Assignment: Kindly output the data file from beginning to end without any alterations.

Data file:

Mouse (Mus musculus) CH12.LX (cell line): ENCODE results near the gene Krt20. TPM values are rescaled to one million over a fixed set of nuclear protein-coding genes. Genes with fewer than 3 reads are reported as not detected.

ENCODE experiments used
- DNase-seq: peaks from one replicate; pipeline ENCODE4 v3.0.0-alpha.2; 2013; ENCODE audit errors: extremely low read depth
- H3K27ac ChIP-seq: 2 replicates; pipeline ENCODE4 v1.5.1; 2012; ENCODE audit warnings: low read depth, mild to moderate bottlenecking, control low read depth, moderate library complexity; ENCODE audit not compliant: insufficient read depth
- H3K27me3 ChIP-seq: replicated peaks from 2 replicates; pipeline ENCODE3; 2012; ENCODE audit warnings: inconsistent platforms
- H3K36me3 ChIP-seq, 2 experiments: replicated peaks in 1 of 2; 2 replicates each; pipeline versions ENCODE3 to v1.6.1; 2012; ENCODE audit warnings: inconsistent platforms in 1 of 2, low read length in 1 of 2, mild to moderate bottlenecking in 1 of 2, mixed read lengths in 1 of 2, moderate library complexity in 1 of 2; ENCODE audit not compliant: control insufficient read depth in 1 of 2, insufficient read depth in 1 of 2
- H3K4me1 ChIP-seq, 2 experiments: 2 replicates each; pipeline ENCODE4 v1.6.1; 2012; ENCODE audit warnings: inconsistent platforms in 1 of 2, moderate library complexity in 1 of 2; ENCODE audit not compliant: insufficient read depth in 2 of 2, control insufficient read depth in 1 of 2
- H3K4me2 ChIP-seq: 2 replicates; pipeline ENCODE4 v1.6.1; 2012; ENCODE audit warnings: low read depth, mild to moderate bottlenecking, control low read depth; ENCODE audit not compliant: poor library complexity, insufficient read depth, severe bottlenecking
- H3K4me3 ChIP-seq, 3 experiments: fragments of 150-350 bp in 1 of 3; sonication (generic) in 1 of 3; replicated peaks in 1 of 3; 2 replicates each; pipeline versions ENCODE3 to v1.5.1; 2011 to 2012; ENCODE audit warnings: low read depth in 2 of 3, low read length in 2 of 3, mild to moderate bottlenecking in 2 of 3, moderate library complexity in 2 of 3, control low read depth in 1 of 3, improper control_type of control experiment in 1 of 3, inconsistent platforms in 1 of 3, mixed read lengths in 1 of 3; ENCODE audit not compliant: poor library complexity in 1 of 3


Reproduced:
Mouse (Mus musculus) CH12.LX (cell line): ENCODE results near the gene Krt20. TPM values are rescaled to one million over a fixed set of nuclear protein-coding genes. Genes with fewer than 3 reads are reported as not detected.

ENCODE experiments used
- DNase-seq: peaks from one replicate; pipeline ENCODE4 v3.0.0-alpha.2; 2013; ENCODE audit errors: extremely low read depth
- H3K27ac ChIP-seq: 2 replicates; pipeline ENCODE4 v1.5.1; 2012; ENCODE audit warnings: low read depth, mild to moderate bottlenecking, control low read depth, moderate library complexity; ENCODE audit not compliant: insufficient read depth
- H3K27me3 ChIP-seq: replicated peaks from 2 replicates; pipeline ENCODE3; 2012; ENCODE audit warnings: inconsistent platforms
- H3K36me3 ChIP-seq, 2 experiments: replicated peaks in 1 of 2; 2 replicates each; pipeline versions ENCODE3 to v1.6.1; 2012; ENCODE audit warnings: inconsistent platforms in 1 of 2, low read length in 1 of 2, mild to moderate bottlenecking in 1 of 2, mixed read lengths in 1 of 2, moderate library complexity in 1 of 2; ENCODE audit not compliant: control insufficient read depth in 1 of 2, insufficient read depth in 1 of 2
- H3K4me1 ChIP-seq, 2 experiments: 2 replicates each; pipeline ENCODE4 v1.6.1; 2012; ENCODE audit warnings: inconsistent platforms in 1 of 2, moderate library complexity in 1 of 2; ENCODE audit not compliant: insufficient read depth in 2 of 2, control insufficient read depth in 1 of 2
- H3K4me2 ChIP-seq: 2 replicates; pipeline ENCODE4 v1.6.1; 2012; ENCODE audit warnings: low read depth, mild to moderate bottlenecking, control low read depth; ENCODE audit not compliant: poor library complexity, insufficient read depth, severe bottlenecking
- H3K4me3 ChIP-seq, 3 experiments: fragments of 150-350 bp in 1 of 3; sonication (generic) in 1 of 3; replicated peaks in 1 of 3; 2 replicates each; pipeline versions ENCODE3 to v1.5.1; 2011 to 2012; ENCODE audit warnings: low read depth in 2 of 3, low read length in 2 of 3, mild to moderate bottlenecking in 2 of 3, moderate library complexity in 2 of 3, control low read depth in 1 of 3, improper control_type of control experiment in 1 of 3, inconsistent platforms in 1 of 3, mixed read lengths in 1 of 3; ENCODE audit not compliant: poor library complexity in 1 of 3